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Contractors Profit From Universities’ Growing Pains

Tue September 30, 2003 - Southeast Edition
Giles Lambertson



College campuses are a growth industry for general contractors. In an economy that is in transition from manufacturing to service and is struggling to regain its footing after the terrorist attacks of 2001, thousands of people are going back to school to reinvigorate their careers or to start new ones.

Add to that influx of second-chance students a general growth in college-age populations and you have campus infrastructure under stress. Construction companies are feeling this stress, but in a profitable way.

In 2002, colleges and universities in this country experienced the largest single construction year in history, according to an annual Dun & Bradstreet survey for College Planning & Management magazine. More than $11 billion was spent or set aside for projects last year, mostly for design and construction of new buildings, the magazine reported. A similar level of expenditure is expected in 2003.

By comparison, spending on campuses in the 1990s was at the $6-billion annual level. As recently as 1999, campus construction totaled $6.8 billion. Something of an explosion has occurred in the past four years.

States in the Southeast are among the leaders in campus spending and North Carolina’s experience is typical of the region. The Tar Heel state is in the midst of a seven-year building program on its university and community college campuses.

North Carolina voters approved a bond referendum in 2000 that earmarked $2.5 billion for the 16-campus university system. Add to that an additional $1.7 billion generated by on-campus fees plus some $500 million designated by state legislators for other campus projects and a number approaching $5 billion is in the pipeline. Fewer than half the designated projects are under construction, so work clearly is in place for several years to come.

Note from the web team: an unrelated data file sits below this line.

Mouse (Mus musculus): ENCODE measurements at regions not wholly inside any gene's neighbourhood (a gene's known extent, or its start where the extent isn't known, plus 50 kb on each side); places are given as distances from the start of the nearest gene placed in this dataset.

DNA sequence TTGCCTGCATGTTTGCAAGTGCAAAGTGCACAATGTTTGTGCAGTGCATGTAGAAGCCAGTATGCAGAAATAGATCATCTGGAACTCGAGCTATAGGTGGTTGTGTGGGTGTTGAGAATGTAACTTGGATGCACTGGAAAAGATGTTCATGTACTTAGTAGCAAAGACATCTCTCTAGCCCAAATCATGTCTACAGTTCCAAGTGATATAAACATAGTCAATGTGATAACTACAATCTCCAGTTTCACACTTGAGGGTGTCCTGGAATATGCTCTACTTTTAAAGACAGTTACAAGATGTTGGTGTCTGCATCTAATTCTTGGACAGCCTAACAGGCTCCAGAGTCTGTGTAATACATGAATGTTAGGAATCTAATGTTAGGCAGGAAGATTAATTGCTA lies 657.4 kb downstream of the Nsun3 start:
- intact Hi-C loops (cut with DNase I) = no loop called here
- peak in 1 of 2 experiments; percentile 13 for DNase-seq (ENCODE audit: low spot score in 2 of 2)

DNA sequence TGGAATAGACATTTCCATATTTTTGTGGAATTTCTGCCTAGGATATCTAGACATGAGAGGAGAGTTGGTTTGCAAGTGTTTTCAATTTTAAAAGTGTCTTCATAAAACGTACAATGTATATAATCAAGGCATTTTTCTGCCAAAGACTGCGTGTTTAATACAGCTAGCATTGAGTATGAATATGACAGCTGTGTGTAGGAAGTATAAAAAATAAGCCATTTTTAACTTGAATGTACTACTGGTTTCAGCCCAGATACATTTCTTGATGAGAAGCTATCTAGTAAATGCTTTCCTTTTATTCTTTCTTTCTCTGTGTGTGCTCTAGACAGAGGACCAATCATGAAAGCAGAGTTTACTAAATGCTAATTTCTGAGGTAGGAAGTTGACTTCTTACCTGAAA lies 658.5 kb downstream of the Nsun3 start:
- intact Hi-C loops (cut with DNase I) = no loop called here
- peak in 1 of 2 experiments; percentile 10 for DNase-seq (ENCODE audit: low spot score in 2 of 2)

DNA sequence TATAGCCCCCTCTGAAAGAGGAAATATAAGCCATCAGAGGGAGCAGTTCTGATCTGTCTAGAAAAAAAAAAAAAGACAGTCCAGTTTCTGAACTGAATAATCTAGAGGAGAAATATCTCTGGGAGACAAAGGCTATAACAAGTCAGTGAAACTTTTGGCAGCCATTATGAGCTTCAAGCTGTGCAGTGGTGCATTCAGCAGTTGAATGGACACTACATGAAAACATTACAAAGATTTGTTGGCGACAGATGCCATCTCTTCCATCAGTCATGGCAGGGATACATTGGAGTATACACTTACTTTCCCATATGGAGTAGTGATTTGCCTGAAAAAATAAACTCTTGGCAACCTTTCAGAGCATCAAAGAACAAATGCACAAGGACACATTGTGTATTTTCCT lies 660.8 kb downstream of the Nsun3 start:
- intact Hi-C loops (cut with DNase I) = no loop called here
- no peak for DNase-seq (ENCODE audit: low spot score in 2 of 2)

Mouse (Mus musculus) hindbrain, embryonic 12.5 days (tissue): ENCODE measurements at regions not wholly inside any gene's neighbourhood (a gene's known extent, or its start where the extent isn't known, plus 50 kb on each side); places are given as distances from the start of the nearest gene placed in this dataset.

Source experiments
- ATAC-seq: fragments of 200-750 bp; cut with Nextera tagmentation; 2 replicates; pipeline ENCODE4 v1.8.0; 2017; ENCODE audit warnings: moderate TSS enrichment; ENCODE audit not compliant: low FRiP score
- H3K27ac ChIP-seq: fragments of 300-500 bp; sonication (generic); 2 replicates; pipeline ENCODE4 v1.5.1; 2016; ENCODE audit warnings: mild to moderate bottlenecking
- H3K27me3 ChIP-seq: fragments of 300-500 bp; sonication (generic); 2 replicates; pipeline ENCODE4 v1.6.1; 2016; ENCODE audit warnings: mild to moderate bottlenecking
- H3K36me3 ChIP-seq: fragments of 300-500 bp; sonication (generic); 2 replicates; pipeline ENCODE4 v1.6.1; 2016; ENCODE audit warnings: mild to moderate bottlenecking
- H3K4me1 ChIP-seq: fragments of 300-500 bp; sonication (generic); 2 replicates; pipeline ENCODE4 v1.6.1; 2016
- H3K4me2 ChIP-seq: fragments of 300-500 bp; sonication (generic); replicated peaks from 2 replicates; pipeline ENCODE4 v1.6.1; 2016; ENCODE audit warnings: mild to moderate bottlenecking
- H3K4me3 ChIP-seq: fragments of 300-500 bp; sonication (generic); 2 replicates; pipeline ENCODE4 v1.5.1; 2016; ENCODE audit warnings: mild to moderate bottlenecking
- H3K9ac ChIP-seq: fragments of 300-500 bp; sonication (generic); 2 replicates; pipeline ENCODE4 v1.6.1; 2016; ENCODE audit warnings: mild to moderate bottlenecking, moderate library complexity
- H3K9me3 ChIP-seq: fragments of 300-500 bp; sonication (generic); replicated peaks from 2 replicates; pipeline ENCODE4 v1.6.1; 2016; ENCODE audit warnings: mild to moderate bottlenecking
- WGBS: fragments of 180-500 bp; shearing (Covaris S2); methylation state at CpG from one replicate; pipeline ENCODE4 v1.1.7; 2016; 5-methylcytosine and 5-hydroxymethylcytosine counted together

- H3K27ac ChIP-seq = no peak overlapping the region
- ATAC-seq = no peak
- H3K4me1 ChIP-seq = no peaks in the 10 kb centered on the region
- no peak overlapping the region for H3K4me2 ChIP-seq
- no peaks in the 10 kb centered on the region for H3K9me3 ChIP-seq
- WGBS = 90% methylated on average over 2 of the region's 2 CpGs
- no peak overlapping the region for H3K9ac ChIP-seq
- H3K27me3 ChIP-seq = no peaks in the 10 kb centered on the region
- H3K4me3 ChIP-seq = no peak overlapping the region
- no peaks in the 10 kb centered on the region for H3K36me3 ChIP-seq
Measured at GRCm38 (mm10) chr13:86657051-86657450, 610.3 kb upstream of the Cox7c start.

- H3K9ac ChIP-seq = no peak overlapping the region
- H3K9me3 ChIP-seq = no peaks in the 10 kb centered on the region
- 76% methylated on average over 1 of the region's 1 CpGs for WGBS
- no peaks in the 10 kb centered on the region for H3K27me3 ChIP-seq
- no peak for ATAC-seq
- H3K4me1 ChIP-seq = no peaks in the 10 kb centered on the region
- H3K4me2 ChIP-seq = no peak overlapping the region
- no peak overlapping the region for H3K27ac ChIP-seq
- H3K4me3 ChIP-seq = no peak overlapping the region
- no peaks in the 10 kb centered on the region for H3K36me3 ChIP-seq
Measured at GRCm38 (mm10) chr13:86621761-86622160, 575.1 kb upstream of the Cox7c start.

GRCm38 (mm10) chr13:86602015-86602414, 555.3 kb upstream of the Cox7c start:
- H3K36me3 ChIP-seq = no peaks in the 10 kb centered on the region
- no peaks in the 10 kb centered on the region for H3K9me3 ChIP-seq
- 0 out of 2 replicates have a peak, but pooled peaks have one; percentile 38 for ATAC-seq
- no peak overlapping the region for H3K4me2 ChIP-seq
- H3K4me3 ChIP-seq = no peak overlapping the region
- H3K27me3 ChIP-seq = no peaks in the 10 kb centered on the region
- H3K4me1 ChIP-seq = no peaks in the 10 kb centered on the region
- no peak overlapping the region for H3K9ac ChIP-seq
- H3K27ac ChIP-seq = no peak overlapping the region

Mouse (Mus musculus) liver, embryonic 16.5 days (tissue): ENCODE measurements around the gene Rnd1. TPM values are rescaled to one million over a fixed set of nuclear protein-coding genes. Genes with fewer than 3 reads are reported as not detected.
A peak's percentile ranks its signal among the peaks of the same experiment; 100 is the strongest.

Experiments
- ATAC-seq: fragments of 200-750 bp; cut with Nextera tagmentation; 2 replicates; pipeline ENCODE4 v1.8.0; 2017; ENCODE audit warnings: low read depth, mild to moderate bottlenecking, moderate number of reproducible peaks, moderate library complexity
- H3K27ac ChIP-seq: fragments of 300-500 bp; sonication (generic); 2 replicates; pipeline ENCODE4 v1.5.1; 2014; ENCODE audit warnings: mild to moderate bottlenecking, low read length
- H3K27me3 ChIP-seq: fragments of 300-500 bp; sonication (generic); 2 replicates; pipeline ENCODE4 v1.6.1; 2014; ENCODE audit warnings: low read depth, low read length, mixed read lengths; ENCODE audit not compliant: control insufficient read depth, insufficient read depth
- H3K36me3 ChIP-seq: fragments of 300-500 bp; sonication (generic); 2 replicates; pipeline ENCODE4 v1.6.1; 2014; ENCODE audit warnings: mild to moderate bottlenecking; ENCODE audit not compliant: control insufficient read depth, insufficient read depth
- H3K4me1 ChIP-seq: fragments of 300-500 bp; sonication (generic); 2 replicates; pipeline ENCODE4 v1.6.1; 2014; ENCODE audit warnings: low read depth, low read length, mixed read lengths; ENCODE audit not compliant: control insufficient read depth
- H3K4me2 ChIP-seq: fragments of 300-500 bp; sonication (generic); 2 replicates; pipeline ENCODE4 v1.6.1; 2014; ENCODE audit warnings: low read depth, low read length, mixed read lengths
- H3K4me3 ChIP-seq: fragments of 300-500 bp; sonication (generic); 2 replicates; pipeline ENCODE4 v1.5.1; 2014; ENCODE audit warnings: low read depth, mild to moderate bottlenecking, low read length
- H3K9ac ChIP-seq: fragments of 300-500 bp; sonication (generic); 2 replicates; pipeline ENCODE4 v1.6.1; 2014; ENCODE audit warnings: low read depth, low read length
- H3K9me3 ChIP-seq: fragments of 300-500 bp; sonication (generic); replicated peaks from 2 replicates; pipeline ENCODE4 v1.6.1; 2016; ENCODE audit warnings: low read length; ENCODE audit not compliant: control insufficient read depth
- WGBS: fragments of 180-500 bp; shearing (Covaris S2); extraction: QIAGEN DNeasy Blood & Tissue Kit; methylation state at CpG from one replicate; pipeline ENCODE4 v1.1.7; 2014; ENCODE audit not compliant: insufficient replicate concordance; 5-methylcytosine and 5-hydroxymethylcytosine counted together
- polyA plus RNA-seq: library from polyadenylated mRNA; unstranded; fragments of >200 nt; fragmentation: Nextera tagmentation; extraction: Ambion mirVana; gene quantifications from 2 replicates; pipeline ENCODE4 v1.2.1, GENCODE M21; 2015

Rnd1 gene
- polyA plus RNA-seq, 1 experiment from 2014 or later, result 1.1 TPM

Dave Simpson, director of the building division for Carolinas Associated General Contractors (AGC) of America, figures the bond issue money alone will create approximately 90,000 jobs.

“And that’s very good,” he said, “because construction work generally continues to be in bad shape. It’s just not there.”

The North Carolina AGC has approximately 3,000 members, for whom the surge in campus building “puts a lot of bread on the table,” Simpson said.

Two thirds of campus spending across the country is for new buildings, but the other third is modernizing some venerable structures or expanding them. “This is our 150th year,” said Miles Albertson, of the University of Florida, “so there always are a variety of buildings in need of infrastructure upgrades.”

Albertson is associate director of facilities planning and construction. From his front row seat, he has watched the university grow for 17 years. He said building on university campuses has been sustained through the years by normal legislative appropriations, gifts and grants, all in response to constantly growing enrollment.

“We have been consistently under construction for as long as I can remember,” he said. Yet, Albertson acknowledges that these are boom times. He estimated current projects total $300 million. “We’re in the midst of [a boom], maybe heading down a little. I think we’re at a peak, but we have projects on backlog that are coming up.”

The slope to lesser spending at the University of Florida indeed is pretty gentle.

For instance, a new proton beam cancer treatment building is approximately 10 percent completed at the university’s Shands Medical Center in Jacksonville. The 89,800-sq.-ft. (8,082 sq m) structure is a project of Perry-McCall Construction Company.

In Gainesville, on the university campus, remodeling of the first three floors of the pharmacy wing of the Stetson Medical Sciences building is in progress. PPI Construction Management Inc. is scheduled to complete that project in 2004.

Several other health care-oriented projects also have begun, Albertson said, along with work at the law school and the accounting school and at the university’s “cultural plaza,” where a butterfly collection and sculpture garden project is coming along. The construction activity is spread among a variety of contractors, Albertson said. “I think we do a pretty good job of distributing work.”

The University of Alabama at Birmingham (UAB) doesn’t date back 150 years, but UAB has been a mushrooming campus since its inception in 1936 as an adjunct to the University of Alabama.

Part of this can be attributed to its mission of health care, a burgeoning industry all by itself. The college began as a medical and dental school, but in 1969 became an autonomous university. The campus sprawls across 75 city blocks in Birmingham and has more than 100 buildings.

The number of structures is growing. UAB has 11 projects under construction, ranging from a 633-space parking deck to renovation of the Alys Stephens Center for the arts to a 12-story interdisciplinary biomedical research building named after Alabama Sen. Richard Shelby.